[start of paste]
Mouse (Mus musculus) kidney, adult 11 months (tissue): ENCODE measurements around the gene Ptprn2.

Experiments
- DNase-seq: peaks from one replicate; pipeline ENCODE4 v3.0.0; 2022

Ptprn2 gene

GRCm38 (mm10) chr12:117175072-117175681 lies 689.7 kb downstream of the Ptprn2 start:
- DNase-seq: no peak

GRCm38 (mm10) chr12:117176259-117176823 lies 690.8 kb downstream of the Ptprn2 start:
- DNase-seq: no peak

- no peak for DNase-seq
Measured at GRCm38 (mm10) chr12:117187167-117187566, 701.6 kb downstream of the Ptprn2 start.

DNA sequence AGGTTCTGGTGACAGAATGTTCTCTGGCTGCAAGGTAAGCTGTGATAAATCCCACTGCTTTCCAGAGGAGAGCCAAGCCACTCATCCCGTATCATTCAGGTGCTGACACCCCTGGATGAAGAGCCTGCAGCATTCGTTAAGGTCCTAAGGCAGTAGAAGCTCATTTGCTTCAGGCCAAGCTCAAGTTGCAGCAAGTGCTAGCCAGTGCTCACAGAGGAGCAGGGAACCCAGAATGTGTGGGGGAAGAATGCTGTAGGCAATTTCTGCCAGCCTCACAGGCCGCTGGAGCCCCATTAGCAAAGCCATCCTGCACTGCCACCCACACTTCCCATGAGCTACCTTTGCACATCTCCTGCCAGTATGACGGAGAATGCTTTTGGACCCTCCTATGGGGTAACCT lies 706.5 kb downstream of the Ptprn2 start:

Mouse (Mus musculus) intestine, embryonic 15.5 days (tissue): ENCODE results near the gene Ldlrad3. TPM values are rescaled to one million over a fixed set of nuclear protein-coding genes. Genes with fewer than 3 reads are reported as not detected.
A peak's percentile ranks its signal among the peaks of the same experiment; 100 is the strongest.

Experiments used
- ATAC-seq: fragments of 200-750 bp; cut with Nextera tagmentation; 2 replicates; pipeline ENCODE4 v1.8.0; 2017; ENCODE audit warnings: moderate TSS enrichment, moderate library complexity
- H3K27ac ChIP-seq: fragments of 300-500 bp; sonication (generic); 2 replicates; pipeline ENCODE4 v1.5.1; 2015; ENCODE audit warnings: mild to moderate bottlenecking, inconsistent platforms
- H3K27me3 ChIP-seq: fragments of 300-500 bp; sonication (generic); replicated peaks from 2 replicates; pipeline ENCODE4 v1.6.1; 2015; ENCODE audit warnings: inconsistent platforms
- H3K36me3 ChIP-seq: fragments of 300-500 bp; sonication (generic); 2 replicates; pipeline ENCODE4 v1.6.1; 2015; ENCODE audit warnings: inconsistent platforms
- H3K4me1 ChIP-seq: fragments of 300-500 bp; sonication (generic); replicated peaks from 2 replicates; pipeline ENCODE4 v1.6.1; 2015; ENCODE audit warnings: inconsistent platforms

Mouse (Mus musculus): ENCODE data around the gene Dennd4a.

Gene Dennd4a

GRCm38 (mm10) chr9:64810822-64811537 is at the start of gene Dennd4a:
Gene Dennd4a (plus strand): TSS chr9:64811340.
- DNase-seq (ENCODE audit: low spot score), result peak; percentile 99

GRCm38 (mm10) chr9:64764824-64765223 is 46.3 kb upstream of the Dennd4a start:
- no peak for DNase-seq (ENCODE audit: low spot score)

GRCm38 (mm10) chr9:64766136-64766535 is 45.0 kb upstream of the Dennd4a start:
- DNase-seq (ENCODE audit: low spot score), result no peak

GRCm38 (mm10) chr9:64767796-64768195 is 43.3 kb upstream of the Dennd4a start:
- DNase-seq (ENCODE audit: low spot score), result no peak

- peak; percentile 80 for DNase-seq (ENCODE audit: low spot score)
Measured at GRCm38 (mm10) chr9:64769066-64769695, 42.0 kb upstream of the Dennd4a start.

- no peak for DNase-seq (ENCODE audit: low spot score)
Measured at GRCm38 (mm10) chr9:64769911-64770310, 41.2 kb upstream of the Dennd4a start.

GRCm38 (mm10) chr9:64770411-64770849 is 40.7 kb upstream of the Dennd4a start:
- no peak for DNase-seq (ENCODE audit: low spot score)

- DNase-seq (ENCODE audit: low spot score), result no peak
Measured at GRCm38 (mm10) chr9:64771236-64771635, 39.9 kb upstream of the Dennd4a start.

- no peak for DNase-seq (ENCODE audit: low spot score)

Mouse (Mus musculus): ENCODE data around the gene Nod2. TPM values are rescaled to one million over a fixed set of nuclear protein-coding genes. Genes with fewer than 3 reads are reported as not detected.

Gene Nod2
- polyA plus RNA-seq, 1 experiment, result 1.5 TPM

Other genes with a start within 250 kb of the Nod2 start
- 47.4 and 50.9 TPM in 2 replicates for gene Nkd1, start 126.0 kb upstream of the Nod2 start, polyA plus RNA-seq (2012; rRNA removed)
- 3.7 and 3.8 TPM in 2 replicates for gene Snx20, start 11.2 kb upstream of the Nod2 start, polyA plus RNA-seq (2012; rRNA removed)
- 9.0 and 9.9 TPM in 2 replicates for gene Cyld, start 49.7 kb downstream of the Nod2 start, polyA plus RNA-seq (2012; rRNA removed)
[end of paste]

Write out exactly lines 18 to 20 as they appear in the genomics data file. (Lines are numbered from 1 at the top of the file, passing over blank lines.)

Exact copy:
- H3K36me3 ChIP-seq: fragments of 300-500 bp; sonication (generic); 2 replicates; pipeline ENCODE4 v1.6.1; 2015; ENCODE audit warnings: inconsistent platforms
- H3K4me1 ChIP-seq: fragments of 300-500 bp; sonication (generic); replicated peaks from 2 replicates; pipeline ENCODE4 v1.6.1; 2015; ENCODE audit warnings: inconsistent platforms

Mouse (Mus musculus): ENCODE data around the gene Dennd4a.